Japan Catch-Up: Tofuku-Ji Temple and Shugakuin Rikyu

Well I think it’s fair to say that I’m a little behind in my blog posts. I’ve been in the US working at Longwood Gardens for almost 2 months now and I realise I’m yet to write a blog about my experience here.

However, before I fill you in on what I’ve been getting up to on this side of the pond I’d like to get you up to speed on my last couple of weeks in Japan. At the close of my last blog I had just spent a week travelling Japan independently and was due to meet Mori-san and Phil at our hotel in Kyoto on Sunday night back in April…

The hotel where Phil, Mori and I stayed that week in Kyoto was interesting to say the least. I had thought that, as in the UK, all public places in Japan would be entirely non-smoking; the Japanese are a very clean and health-conscious people after all. Surprisingly many restaurants and cafés here still permit diners to smoke; so do many hotels, including ours. Our tobacco-infused rooms were just the start of it though. Our rooms were replete with not a kettle but a thermos flask of hot water, and it was the job of the sole member of staff to traipse from room to room every morning to fill each thermos with hot water from a small urn-type device upstairs. Perhaps no one had told him about kettles.

And that’s not all. A sign at reception warned guests that a 10pm curfew would be strictly enforced. Another – most amusing to Phil and I – gave guests the following warning about use of the two communal showers:

‘You cannot take a shower in the morning. Only at night.’

And before 11pm at that.

When we asked Mori-san about the strange set up he told us that we must understand that this is ‘not a normal place’ (we could have told him that). Apparently in the past various small hotels were set up around Kyoto, each accommodating worshippers of a specific temple, shrine or castle in the city. Our hotel originally accommodated worshippers of Nijō-jō Castle and had only very recently opened its doors to tourism. At a very reasonable price I might add, so really I shouldn’t complain. The hotel was also only a stone’s throw from Kyoto Station so very convenient for exploring the city.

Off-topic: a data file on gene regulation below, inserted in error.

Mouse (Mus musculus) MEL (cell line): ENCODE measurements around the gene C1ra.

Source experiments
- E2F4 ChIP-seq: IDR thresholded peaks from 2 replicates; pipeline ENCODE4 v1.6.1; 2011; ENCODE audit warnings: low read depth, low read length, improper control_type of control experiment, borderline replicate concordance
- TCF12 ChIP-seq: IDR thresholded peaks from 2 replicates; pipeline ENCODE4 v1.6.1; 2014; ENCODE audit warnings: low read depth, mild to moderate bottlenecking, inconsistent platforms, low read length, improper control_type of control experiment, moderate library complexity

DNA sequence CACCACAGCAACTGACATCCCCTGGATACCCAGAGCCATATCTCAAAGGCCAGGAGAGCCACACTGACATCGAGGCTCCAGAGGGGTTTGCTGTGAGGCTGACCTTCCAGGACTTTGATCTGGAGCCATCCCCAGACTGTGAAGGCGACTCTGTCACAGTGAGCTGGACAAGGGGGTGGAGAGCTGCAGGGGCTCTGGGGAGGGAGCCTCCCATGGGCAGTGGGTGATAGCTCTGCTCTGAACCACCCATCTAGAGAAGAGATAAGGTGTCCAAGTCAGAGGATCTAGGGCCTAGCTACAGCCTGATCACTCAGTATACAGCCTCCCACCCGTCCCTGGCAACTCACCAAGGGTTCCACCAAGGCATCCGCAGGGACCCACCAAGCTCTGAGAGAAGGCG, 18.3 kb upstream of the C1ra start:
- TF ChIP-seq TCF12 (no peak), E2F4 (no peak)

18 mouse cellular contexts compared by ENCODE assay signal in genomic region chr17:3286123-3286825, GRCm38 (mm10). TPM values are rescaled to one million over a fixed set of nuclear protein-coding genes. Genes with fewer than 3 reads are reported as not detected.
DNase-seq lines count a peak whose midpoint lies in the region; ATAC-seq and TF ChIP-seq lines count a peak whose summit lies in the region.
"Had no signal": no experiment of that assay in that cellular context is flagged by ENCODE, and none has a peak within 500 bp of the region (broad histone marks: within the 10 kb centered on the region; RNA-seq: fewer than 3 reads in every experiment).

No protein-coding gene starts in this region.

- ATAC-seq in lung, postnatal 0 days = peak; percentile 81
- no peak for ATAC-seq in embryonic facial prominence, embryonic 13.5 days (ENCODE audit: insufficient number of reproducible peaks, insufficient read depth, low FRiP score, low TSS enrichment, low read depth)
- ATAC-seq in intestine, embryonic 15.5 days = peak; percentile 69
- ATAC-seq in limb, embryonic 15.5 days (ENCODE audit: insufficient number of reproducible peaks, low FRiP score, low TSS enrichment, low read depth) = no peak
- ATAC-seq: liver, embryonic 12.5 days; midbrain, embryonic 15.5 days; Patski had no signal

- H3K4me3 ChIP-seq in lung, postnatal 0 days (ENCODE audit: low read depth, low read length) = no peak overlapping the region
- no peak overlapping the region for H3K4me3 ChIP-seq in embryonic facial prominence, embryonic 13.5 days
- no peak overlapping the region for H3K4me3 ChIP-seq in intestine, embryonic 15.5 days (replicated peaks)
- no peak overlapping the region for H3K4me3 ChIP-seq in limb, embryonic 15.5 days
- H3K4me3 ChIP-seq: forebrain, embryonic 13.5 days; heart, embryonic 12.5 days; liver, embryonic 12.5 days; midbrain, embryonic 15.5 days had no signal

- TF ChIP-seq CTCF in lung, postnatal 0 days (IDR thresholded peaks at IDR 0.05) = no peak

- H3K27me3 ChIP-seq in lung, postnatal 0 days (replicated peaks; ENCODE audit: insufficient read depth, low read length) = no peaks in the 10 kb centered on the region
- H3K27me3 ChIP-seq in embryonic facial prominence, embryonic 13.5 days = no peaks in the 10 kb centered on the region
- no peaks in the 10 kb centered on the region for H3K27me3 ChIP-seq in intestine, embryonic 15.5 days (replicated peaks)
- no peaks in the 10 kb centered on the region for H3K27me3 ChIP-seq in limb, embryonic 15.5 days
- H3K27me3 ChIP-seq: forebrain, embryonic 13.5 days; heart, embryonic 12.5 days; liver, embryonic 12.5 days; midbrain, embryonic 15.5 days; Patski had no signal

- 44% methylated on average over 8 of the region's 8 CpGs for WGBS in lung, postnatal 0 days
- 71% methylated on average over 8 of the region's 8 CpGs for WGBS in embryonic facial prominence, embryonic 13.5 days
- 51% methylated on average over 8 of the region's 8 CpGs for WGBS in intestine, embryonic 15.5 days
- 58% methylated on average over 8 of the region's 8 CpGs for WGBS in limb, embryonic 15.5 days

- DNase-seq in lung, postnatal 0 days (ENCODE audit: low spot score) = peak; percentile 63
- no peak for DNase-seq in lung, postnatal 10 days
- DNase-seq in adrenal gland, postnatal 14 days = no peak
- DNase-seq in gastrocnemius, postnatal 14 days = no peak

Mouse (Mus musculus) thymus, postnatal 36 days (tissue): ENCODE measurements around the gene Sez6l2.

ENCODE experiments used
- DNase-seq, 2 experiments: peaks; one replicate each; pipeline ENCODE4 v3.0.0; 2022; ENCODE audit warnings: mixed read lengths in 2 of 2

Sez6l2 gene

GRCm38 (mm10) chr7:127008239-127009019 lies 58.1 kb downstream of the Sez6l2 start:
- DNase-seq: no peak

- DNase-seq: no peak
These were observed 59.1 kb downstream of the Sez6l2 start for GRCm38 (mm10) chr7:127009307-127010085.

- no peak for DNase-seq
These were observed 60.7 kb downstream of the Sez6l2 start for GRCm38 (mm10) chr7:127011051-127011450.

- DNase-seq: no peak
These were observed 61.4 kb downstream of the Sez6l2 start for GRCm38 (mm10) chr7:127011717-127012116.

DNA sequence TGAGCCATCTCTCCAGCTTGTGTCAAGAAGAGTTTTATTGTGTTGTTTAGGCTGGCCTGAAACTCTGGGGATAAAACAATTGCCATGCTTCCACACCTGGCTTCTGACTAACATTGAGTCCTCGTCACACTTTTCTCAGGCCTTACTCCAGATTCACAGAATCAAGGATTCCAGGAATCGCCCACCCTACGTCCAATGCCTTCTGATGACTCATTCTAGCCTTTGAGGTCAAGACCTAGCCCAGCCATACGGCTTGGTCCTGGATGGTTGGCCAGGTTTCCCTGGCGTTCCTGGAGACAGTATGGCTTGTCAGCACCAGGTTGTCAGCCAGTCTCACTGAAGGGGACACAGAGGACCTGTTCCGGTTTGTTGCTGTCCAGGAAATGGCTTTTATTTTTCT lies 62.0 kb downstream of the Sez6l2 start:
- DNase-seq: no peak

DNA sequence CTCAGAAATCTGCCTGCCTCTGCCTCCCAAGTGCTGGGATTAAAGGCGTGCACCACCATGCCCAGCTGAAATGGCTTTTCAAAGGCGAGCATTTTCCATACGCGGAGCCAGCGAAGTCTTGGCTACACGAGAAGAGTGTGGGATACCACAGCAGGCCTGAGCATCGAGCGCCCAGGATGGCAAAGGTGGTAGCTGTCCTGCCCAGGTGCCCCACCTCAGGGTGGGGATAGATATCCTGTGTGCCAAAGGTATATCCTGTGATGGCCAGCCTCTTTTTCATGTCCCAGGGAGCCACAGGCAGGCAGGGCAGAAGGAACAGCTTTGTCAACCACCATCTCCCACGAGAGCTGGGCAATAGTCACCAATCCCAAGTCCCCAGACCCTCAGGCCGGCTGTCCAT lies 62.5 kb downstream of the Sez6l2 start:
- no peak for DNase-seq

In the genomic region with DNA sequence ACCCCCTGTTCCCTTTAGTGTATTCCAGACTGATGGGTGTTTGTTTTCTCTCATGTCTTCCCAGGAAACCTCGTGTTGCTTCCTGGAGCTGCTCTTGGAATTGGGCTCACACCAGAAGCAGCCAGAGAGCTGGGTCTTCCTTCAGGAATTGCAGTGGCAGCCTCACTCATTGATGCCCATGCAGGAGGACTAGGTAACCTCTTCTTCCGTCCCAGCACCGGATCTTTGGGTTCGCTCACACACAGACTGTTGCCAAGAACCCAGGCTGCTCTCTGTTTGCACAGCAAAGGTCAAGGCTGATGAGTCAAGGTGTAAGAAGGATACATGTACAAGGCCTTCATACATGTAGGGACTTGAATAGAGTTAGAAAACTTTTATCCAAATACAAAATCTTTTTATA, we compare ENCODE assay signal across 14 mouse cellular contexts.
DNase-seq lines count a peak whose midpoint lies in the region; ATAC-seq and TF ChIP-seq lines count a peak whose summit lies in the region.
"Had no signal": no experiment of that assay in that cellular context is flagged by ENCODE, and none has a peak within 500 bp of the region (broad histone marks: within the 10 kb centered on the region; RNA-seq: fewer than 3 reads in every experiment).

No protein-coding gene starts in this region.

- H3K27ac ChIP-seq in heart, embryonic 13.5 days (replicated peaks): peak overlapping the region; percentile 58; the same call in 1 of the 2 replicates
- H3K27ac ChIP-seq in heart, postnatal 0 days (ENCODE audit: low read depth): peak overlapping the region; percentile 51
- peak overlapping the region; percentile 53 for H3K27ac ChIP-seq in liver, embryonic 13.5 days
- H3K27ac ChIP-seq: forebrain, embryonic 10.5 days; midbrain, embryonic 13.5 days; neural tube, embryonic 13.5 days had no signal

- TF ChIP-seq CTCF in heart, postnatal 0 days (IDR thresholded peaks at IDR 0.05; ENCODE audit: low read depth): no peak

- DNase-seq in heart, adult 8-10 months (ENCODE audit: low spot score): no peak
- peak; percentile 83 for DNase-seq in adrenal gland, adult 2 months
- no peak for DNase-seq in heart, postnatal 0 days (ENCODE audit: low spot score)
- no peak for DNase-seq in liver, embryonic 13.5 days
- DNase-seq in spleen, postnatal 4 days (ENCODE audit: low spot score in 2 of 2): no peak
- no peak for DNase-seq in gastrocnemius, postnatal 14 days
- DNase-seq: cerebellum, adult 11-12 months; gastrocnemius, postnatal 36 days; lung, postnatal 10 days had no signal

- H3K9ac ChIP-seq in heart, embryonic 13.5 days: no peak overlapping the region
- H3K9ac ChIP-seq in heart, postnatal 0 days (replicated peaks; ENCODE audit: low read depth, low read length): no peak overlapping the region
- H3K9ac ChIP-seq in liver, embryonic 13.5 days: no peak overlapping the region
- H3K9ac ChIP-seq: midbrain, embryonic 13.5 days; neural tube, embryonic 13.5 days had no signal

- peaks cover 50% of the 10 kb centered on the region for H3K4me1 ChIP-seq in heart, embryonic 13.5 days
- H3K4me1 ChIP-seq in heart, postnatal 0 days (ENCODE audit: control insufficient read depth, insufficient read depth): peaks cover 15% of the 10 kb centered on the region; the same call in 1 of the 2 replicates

The member of staff was very friendly and I even began to enjoy the little morning routine we got into where I tried to explain in a mix of Japanese and English that I was just popping out to get a take-out coffee from Lawson’s (the water in my thermos had grown cold by now) whilst he rattled out a stream of Japanese and tried to take my keys off me for the day. He won of course. So each morning I would then return to the hotel with my hotto kōhī to find the man at the front desk gone and would then have to wander the corridors in search of him to retrieve my room keys. By the time I had done this and regained entry into my room my hotto kōhī was lukewarm at best, so I may as well have just used the water from the thermos. Oh well, we can but try…

Enough about the hotel, it’s time to introduce you to some of Kyoto’s finest gardens.



On Monday morning we visited Tofuku-ji Temple, HQ of the Rinzan sect of Zen Buddhism. Built in the Kamakura era (1185–1333), Tofuku-ji is one of five ‘Kyoto Gozan temples and thus one of Kyoto’s 17 Unesco World Heritage Sites. Interestingly the name is derived from the two main temples in nearby Nara: Todai-ji and Kofuku-ji.

The temple complex is breathtakingly beautiful at this time of year with its covered corridors over a forest of spring green Acers. Even the rain couldn’t spoil the ambience.

Like most large temples in Japan, the Tofuku-ji temple complex also contains many subtemples, and several of these are famed for their beautiful gardens. The first that we visited today was Hojo.

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The gardens surrounding Hojo (the Abbot’s Hall) are by Japanese standards very modern, designed as they were by the landscape sculptor Shigemori Mirei (1896-1975). Comprised of 4 separate but interconnected gardens , ‘The Hasso Garden’ represents the eight aspects of the Buddha’s life. In the South Garden four large rocks symbolise the Elysian Islands, while in the West Garden small, square-trimmed azaleas intersperse with same-size squares of white gravel. In the East Garden stone and gravel are used to represent the Great Bear constellation, while the famous North Garden is a striking chequerboard of moss and stone.

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The next subtemple we visited was Kaisan-do. Just as lovely but with a very different feel, it is almost impossible to find any detailed information about the garden here, so I’ll let the photos do the talking…

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As if the morning’s visit to Tofukuji wasn’t enough that afternoon we had a real treat in store – a visit to Shugakuin Rikyū (Shugakuin Imperial Villa). A visit to the gardens which Emperor Gomizuno constructed in the 17th century and which are now managed by the Imperial Household is something of a privilege , and Mori-san had to reserve our tickets some months in advance. The highlight of the trip for me was the stunning view out over the pond and surrounding paddy fields – a view which is all the more appreciated due to the pine-flanked paths which cleverly conceal the view until one reaches the ultimate vantage point at the top of the gardens. http://sankan.kunaicho.go.jp/english/guide/shugakuin.html

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